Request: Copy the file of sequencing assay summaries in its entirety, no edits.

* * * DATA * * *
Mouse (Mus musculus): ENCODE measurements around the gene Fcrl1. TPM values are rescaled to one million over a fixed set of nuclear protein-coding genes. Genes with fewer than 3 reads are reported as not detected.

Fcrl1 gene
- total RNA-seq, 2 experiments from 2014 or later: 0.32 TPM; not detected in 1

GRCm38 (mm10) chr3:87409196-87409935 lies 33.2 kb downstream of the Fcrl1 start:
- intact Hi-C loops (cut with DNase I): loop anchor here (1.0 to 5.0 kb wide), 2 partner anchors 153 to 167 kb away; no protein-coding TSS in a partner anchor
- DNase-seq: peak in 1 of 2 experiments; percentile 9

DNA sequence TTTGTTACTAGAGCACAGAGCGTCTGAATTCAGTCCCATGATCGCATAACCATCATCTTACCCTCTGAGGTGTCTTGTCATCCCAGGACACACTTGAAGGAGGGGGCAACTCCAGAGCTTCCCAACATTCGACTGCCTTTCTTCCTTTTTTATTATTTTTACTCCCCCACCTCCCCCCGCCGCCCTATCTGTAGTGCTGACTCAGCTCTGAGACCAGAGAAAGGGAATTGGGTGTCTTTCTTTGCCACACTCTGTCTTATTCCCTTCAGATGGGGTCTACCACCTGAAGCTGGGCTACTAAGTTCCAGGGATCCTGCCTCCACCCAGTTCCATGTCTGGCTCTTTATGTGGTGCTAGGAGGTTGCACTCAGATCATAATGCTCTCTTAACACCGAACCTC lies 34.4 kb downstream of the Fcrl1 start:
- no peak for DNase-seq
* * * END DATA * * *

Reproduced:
Mouse (Mus musculus): ENCODE measurements around the gene Fcrl1. TPM values are rescaled to one million over a fixed set of nuclear protein-coding genes. Genes with fewer than 3 reads are reported as not detected.

Fcrl1 gene
- total RNA-seq, 2 experiments from 2014 or later: 0.32 TPM; not detected in 1

GRCm38 (mm10) chr3:87409196-87409935 lies 33.2 kb downstream of the Fcrl1 start:
- intact Hi-C loops (cut with DNase I): loop anchor here (1.0 to 5.0 kb wide), 2 partner anchors 153 to 167 kb away; no protein-coding TSS in a partner anchor
- DNase-seq: peak in 1 of 2 experiments; percentile 9

DNA sequence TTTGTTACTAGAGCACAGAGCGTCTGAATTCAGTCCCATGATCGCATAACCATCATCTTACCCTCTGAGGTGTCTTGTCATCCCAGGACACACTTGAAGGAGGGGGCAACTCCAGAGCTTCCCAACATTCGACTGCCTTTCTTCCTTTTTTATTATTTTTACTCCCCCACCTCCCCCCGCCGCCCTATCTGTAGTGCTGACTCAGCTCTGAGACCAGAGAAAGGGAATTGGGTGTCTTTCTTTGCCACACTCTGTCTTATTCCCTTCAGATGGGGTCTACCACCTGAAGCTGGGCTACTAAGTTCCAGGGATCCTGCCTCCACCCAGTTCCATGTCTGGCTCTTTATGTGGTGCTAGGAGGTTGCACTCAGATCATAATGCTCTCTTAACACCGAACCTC lies 34.4 kb downstream of the Fcrl1 start:
- no peak for DNase-seq